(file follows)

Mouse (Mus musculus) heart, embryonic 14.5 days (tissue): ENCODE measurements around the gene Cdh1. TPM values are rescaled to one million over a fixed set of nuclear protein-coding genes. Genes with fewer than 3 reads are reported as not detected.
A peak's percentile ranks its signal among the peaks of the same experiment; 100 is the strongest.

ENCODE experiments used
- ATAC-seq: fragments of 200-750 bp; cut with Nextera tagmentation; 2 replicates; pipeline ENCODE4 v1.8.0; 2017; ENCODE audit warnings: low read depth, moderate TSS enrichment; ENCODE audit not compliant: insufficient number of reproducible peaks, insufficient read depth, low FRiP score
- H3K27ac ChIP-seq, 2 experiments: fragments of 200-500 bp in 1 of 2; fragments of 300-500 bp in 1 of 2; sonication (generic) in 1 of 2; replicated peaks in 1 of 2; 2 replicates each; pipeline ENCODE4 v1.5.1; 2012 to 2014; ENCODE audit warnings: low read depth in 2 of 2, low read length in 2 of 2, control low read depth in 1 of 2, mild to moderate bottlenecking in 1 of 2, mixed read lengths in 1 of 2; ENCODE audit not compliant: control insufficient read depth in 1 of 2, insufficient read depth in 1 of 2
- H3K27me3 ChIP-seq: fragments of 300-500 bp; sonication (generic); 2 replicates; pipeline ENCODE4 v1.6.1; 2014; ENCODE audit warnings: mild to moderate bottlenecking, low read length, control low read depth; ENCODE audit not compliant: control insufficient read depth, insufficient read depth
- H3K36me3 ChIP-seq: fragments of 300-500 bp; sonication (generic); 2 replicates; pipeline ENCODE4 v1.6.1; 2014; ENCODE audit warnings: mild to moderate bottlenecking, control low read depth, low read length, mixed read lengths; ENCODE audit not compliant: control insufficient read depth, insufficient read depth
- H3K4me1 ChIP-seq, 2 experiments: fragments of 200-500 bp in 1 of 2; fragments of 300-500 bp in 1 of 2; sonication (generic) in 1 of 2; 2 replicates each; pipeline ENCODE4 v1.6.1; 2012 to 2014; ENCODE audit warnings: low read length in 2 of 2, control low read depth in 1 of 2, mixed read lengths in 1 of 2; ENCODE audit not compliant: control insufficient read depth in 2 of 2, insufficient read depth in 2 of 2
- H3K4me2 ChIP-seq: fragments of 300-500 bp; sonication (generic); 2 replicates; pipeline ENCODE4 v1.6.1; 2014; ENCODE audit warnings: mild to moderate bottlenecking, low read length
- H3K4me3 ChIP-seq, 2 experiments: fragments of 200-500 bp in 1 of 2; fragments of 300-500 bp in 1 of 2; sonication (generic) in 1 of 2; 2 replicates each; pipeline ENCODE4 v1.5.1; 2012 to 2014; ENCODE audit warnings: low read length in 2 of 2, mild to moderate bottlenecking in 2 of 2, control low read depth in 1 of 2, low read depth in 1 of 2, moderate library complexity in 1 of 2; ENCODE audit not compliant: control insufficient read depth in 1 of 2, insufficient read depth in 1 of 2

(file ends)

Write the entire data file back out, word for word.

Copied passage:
Mouse (Mus musculus) heart, embryonic 14.5 days (tissue): ENCODE measurements around the gene Cdh1. TPM values are rescaled to one million over a fixed set of nuclear protein-coding genes. Genes with fewer than 3 reads are reported as not detected.
A peak's percentile ranks its signal among the peaks of the same experiment; 100 is the strongest.

ENCODE experiments used
- ATAC-seq: fragments of 200-750 bp; cut with Nextera tagmentation; 2 replicates; pipeline ENCODE4 v1.8.0; 2017; ENCODE audit warnings: low read depth, moderate TSS enrichment; ENCODE audit not compliant: insufficient number of reproducible peaks, insufficient read depth, low FRiP score
- H3K27ac ChIP-seq, 2 experiments: fragments of 200-500 bp in 1 of 2; fragments of 300-500 bp in 1 of 2; sonication (generic) in 1 of 2; replicated peaks in 1 of 2; 2 replicates each; pipeline ENCODE4 v1.5.1; 2012 to 2014; ENCODE audit warnings: low read depth in 2 of 2, low read length in 2 of 2, control low read depth in 1 of 2, mild to moderate bottlenecking in 1 of 2, mixed read lengths in 1 of 2; ENCODE audit not compliant: control insufficient read depth in 1 of 2, insufficient read depth in 1 of 2
- H3K27me3 ChIP-seq: fragments of 300-500 bp; sonication (generic); 2 replicates; pipeline ENCODE4 v1.6.1; 2014; ENCODE audit warnings: mild to moderate bottlenecking, low read length, control low read depth; ENCODE audit not compliant: control insufficient read depth, insufficient read depth
- H3K36me3 ChIP-seq: fragments of 300-500 bp; sonication (generic); 2 replicates; pipeline ENCODE4 v1.6.1; 2014; ENCODE audit warnings: mild to moderate bottlenecking, control low read depth, low read length, mixed read lengths; ENCODE audit not compliant: control insufficient read depth, insufficient read depth
- H3K4me1 ChIP-seq, 2 experiments: fragments of 200-500 bp in 1 of 2; fragments of 300-500 bp in 1 of 2; sonication (generic) in 1 of 2; 2 replicates each; pipeline ENCODE4 v1.6.1; 2012 to 2014; ENCODE audit warnings: low read length in 2 of 2, control low read depth in 1 of 2, mixed read lengths in 1 of 2; ENCODE audit not compliant: control insufficient read depth in 2 of 2, insufficient read depth in 2 of 2
- H3K4me2 ChIP-seq: fragments of 300-500 bp; sonication (generic); 2 replicates; pipeline ENCODE4 v1.6.1; 2014; ENCODE audit warnings: mild to moderate bottlenecking, low read length
- H3K4me3 ChIP-seq, 2 experiments: fragments of 200-500 bp in 1 of 2; fragments of 300-500 bp in 1 of 2; sonication (generic) in 1 of 2; 2 replicates each; pipeline ENCODE4 v1.5.1; 2012 to 2014; ENCODE audit warnings: low read length in 2 of 2, mild to moderate bottlenecking in 2 of 2, control low read depth in 1 of 2, low read depth in 1 of 2, moderate library complexity in 1 of 2; ENCODE audit not compliant: control insufficient read depth in 1 of 2, insufficient read depth in 1 of 2